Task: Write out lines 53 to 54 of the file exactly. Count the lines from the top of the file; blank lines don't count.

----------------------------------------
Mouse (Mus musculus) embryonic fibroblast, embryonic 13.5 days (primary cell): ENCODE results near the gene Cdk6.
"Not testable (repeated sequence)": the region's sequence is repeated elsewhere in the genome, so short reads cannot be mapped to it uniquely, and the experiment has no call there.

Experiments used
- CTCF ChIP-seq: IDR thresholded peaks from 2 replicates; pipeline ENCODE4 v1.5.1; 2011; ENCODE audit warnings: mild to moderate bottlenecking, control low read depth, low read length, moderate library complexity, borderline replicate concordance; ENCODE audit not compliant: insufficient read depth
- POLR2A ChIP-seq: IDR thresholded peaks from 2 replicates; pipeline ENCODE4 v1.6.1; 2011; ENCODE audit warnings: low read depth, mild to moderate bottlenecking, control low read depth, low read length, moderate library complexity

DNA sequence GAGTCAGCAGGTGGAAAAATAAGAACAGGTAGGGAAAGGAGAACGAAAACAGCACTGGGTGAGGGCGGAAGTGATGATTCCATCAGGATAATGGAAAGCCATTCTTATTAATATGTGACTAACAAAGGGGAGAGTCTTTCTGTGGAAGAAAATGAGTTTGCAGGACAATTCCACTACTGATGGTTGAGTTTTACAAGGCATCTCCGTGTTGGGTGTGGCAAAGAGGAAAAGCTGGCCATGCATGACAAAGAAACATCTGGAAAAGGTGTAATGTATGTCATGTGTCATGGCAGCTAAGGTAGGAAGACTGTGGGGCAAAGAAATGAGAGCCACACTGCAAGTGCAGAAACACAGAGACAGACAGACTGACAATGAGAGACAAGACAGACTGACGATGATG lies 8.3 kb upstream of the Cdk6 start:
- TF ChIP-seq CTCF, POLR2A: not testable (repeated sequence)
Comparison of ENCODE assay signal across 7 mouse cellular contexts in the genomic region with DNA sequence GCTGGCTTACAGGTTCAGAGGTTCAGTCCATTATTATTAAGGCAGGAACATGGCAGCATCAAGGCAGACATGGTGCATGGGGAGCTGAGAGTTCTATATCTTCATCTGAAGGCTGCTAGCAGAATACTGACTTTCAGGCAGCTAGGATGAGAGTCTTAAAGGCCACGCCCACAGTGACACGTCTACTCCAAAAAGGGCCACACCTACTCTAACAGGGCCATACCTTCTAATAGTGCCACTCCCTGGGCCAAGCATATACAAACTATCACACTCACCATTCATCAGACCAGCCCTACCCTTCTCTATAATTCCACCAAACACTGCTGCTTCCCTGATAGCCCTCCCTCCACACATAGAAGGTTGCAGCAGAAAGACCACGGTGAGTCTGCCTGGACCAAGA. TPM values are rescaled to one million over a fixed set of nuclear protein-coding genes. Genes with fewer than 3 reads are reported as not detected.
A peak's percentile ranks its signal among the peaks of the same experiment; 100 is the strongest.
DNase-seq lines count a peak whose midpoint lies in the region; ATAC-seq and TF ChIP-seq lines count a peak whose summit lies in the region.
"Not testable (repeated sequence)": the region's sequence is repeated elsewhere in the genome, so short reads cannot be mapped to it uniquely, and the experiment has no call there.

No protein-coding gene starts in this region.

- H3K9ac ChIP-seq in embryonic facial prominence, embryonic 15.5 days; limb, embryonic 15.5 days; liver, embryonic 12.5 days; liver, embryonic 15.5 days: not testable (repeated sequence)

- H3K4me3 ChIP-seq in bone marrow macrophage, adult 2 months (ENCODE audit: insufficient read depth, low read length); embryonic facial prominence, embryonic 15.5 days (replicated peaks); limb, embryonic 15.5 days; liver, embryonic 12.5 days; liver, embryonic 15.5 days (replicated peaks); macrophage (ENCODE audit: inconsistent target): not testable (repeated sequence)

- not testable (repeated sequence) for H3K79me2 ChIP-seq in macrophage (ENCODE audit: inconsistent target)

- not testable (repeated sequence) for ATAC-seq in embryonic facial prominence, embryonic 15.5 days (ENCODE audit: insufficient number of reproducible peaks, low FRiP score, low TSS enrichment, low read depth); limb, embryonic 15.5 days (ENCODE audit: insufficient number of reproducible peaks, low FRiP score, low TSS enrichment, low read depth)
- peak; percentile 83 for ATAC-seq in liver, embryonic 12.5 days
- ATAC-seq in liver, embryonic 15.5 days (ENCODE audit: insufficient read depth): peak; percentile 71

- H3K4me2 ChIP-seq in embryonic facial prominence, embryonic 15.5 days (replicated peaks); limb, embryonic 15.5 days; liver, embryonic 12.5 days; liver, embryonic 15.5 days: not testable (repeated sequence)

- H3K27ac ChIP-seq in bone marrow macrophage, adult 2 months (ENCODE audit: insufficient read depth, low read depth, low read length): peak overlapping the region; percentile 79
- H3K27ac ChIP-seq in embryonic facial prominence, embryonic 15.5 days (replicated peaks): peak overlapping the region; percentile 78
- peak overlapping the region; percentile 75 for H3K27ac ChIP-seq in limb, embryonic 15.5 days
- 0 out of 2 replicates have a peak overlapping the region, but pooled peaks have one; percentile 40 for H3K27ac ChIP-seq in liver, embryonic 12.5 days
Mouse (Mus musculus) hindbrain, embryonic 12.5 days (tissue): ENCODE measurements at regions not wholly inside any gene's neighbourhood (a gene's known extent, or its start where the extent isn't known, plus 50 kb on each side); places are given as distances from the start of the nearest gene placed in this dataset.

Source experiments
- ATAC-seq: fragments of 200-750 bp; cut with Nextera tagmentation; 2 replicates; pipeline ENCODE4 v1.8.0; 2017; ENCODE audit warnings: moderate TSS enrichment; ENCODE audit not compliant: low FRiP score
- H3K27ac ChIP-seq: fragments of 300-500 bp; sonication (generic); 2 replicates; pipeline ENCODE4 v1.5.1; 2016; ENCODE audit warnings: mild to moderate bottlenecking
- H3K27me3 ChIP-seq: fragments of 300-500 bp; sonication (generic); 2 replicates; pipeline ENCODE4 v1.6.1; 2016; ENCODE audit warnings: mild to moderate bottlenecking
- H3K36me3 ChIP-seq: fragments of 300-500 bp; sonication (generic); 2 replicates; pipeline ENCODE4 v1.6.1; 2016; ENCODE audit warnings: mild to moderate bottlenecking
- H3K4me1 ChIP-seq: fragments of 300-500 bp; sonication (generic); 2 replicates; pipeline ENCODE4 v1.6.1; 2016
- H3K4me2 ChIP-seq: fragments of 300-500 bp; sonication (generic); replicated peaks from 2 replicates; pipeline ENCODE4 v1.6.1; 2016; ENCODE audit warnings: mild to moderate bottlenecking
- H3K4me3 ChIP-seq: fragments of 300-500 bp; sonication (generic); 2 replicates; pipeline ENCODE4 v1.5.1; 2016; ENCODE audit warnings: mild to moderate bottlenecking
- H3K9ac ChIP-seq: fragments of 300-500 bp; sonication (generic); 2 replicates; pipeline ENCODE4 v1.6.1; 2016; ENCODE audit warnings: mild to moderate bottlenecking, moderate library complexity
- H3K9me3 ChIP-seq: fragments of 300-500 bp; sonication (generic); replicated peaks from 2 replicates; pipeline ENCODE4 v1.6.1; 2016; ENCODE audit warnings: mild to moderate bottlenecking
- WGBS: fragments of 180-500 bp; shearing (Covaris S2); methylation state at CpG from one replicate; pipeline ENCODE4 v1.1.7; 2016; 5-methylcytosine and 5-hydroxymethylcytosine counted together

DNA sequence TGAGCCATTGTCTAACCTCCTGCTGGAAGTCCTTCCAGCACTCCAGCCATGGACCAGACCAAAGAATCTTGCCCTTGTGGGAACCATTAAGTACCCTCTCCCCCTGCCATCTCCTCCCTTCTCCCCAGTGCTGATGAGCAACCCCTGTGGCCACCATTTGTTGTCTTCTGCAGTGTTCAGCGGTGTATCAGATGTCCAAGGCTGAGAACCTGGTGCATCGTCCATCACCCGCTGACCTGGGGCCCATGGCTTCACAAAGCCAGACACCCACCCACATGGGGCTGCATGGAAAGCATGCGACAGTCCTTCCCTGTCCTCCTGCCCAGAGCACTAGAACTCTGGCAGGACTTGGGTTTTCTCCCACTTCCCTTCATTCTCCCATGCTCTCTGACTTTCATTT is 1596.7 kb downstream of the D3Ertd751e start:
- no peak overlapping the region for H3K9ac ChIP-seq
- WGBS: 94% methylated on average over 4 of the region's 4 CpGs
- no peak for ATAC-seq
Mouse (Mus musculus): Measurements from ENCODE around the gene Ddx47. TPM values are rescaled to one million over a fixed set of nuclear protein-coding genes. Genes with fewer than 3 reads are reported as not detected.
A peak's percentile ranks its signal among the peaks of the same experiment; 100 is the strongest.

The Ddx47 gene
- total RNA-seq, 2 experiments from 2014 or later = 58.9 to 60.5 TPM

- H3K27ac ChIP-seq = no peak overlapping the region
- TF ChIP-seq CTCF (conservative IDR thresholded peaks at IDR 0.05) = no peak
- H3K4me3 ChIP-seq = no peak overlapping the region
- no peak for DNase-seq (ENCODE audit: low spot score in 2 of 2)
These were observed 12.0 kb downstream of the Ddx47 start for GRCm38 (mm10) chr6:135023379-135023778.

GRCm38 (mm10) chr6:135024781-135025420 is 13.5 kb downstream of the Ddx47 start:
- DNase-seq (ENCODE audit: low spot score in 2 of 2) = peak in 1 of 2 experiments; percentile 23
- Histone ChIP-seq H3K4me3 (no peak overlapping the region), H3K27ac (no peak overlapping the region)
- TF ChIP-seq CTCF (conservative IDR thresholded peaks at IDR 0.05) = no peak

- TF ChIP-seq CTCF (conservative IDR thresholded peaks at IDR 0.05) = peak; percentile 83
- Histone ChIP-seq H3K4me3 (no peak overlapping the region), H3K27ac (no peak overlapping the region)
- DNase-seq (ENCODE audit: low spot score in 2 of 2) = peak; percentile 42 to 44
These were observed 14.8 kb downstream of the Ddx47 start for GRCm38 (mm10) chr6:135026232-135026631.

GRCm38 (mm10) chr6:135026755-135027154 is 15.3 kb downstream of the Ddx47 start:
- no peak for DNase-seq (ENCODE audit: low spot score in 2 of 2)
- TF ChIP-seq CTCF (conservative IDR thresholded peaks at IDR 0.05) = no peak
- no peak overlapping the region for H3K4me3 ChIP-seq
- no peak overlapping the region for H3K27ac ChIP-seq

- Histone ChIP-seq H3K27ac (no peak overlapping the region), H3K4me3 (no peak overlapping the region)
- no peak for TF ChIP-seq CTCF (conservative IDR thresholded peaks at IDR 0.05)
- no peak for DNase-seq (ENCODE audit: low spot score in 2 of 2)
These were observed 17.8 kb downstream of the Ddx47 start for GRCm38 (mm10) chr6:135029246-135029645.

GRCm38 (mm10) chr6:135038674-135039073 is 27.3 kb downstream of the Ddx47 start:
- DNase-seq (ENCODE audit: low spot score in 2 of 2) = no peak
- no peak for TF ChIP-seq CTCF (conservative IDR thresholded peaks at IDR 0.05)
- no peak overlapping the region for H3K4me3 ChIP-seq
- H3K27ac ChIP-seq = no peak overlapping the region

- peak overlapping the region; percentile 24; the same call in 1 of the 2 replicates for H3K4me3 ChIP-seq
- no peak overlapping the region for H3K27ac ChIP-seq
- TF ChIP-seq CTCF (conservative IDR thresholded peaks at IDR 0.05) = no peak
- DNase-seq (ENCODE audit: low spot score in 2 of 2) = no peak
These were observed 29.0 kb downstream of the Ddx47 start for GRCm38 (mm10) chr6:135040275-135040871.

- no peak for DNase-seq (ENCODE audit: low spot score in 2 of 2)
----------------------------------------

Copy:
- TF ChIP-seq CTCF (conservative IDR thresholded peaks at IDR 0.05) = peak; percentile 83
- Histone ChIP-seq H3K4me3 (no peak overlapping the region), H3K27ac (no peak overlapping the region)